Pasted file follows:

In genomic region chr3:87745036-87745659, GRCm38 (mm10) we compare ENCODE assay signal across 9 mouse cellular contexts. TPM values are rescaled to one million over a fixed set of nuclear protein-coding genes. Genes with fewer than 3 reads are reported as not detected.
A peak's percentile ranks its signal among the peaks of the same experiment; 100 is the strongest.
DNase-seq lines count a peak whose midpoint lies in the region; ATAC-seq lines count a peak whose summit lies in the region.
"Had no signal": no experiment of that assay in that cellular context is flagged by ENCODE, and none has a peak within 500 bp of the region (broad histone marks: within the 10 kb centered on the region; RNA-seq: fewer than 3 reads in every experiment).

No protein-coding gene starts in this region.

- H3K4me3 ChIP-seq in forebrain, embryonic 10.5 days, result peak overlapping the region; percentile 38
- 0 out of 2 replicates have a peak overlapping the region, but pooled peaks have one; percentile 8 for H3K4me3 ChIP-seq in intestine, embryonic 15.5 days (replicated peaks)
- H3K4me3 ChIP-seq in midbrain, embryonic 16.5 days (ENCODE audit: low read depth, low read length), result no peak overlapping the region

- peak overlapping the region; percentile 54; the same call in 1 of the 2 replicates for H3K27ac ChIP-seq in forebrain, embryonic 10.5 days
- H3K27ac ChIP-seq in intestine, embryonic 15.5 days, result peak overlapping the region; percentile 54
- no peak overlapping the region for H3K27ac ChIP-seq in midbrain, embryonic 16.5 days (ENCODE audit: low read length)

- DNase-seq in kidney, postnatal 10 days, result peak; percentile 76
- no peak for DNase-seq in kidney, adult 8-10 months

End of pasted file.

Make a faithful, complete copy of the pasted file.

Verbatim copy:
In genomic region chr3:87745036-87745659, GRCm38 (mm10) we compare ENCODE assay signal across 9 mouse cellular contexts. TPM values are rescaled to one million over a fixed set of nuclear protein-coding genes. Genes with fewer than 3 reads are reported as not detected.
A peak's percentile ranks its signal among the peaks of the same experiment; 100 is the strongest.
DNase-seq lines count a peak whose midpoint lies in the region; ATAC-seq lines count a peak whose summit lies in the region.
"Had no signal": no experiment of that assay in that cellular context is flagged by ENCODE, and none has a peak within 500 bp of the region (broad histone marks: within the 10 kb centered on the region; RNA-seq: fewer than 3 reads in every experiment).

No protein-coding gene starts in this region.

- H3K4me3 ChIP-seq in forebrain, embryonic 10.5 days, result peak overlapping the region; percentile 38
- 0 out of 2 replicates have a peak overlapping the region, but pooled peaks have one; percentile 8 for H3K4me3 ChIP-seq in intestine, embryonic 15.5 days (replicated peaks)
- H3K4me3 ChIP-seq in midbrain, embryonic 16.5 days (ENCODE audit: low read depth, low read length), result no peak overlapping the region

- peak overlapping the region; percentile 54; the same call in 1 of the 2 replicates for H3K27ac ChIP-seq in forebrain, embryonic 10.5 days
- H3K27ac ChIP-seq in intestine, embryonic 15.5 days, result peak overlapping the region; percentile 54
- no peak overlapping the region for H3K27ac ChIP-seq in midbrain, embryonic 16.5 days (ENCODE audit: low read length)

- DNase-seq in kidney, postnatal 10 days, result peak; percentile 76
- no peak for DNase-seq in kidney, adult 8-10 months